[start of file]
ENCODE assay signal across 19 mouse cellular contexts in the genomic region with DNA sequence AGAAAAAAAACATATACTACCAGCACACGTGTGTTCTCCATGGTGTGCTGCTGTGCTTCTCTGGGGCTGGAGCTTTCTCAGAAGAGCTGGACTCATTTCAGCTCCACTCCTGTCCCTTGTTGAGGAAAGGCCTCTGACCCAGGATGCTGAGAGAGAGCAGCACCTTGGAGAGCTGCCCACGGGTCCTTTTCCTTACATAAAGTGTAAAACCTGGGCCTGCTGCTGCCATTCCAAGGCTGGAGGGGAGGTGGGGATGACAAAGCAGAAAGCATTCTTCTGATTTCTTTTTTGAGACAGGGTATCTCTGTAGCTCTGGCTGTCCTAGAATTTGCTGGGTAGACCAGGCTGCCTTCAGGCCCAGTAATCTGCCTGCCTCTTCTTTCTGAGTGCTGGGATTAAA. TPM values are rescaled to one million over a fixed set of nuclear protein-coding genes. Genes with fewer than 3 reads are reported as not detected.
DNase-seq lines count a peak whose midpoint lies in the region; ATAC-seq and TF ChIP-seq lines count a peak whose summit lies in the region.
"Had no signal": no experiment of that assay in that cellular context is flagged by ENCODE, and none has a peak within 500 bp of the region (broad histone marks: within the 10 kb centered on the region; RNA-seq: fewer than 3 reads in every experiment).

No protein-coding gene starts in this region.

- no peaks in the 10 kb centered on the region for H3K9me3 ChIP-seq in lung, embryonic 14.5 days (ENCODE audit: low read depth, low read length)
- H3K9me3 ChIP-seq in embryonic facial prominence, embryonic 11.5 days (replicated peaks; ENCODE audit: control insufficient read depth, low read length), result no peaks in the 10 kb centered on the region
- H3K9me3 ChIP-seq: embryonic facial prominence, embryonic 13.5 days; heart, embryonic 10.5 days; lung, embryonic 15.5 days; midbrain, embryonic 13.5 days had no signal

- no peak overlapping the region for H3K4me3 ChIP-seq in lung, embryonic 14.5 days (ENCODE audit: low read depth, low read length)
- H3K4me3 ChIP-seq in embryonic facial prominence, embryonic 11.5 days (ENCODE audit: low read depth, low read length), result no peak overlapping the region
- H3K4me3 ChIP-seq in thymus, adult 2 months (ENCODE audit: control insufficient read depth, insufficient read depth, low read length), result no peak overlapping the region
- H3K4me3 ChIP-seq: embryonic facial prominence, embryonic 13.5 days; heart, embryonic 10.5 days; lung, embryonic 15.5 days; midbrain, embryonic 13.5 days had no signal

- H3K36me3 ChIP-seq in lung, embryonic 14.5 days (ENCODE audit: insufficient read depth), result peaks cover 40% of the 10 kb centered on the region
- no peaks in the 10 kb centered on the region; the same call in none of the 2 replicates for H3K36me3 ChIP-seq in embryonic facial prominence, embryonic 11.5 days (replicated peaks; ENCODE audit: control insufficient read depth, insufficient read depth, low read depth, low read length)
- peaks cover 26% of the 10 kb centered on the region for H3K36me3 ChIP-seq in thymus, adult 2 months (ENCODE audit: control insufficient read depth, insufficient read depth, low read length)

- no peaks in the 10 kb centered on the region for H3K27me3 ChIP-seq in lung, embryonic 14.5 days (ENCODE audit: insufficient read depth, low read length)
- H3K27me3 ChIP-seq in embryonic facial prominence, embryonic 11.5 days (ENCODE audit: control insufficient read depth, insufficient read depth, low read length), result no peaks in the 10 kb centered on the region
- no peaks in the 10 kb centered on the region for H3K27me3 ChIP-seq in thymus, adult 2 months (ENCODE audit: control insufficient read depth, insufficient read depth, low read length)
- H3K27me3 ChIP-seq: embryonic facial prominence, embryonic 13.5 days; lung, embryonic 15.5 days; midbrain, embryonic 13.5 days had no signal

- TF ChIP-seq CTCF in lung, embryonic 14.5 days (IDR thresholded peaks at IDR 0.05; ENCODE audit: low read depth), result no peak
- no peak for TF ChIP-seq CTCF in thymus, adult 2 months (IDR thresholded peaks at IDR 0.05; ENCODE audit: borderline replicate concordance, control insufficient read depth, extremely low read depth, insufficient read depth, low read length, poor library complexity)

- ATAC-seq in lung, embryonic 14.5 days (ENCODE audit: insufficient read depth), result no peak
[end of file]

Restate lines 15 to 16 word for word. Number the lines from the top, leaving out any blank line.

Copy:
- no peaks in the 10 kb centered on the region for H3K27me3 ChIP-seq in lung, embryonic 14.5 days (ENCODE audit: insufficient read depth, low read length)
- H3K27me3 ChIP-seq in embryonic facial prominence, embryonic 11.5 days (ENCODE audit: control insufficient read depth, insufficient read depth, low read length), result no peaks in the 10 kb centered on the region